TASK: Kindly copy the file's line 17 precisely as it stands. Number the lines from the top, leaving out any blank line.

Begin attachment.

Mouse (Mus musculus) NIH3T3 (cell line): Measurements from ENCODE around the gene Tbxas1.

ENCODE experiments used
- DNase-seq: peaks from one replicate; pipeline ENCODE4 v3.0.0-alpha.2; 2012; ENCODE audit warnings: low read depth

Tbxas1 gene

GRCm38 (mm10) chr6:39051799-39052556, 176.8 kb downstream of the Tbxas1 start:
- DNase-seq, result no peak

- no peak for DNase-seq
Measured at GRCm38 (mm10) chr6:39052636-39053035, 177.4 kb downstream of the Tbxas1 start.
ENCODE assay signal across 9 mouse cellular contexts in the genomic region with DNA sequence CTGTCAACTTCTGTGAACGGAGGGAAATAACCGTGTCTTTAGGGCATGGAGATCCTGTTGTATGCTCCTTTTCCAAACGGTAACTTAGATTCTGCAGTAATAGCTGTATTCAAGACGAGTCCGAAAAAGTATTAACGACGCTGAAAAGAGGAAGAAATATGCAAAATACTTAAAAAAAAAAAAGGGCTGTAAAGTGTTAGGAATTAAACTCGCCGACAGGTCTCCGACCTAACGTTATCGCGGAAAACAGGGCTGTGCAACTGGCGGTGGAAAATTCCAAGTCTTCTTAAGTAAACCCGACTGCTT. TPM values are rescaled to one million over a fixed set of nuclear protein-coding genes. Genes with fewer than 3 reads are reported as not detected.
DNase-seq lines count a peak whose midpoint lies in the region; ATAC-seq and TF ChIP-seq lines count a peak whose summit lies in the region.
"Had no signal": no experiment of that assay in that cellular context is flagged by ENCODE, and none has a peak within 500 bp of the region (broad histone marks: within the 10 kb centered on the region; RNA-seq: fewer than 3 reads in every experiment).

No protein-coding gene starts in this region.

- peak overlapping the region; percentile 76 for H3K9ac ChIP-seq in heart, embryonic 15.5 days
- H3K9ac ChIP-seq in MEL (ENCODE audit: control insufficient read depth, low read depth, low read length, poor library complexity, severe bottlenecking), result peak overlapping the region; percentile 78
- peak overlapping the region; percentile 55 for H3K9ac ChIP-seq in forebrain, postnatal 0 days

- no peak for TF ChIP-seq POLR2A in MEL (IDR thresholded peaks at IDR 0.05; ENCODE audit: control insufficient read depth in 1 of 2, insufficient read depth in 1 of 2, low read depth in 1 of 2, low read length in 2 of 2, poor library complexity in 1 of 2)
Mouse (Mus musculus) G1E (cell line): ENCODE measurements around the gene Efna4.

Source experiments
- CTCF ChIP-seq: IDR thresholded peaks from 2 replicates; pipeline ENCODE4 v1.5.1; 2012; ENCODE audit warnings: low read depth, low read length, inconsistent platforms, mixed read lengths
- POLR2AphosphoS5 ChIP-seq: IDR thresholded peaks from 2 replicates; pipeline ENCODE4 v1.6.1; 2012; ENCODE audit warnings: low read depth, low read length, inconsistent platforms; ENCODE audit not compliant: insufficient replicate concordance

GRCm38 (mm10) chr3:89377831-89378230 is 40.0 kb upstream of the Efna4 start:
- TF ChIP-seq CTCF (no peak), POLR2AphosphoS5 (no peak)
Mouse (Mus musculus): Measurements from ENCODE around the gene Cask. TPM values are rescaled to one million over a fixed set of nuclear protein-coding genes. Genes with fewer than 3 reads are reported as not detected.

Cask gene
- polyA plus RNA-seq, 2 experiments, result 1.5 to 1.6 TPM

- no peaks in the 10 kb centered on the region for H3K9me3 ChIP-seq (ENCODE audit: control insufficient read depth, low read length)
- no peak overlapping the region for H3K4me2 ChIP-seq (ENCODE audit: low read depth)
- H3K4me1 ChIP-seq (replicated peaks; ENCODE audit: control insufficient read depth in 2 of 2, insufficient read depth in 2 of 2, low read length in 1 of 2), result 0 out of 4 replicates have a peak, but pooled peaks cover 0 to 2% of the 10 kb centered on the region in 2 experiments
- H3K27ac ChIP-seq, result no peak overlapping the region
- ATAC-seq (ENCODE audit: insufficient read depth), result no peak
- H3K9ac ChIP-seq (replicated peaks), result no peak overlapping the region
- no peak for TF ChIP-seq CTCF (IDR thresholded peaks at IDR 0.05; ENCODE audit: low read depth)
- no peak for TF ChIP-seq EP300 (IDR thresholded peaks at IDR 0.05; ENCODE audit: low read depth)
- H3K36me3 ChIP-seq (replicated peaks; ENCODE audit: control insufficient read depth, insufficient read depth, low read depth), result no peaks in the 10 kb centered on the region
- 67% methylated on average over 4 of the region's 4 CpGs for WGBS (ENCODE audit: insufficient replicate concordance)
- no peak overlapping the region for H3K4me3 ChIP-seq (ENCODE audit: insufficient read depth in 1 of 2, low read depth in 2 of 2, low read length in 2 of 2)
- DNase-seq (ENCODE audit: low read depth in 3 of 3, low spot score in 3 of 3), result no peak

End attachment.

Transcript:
Mouse (Mus musculus) G1E (cell line): ENCODE measurements around the gene Efna4.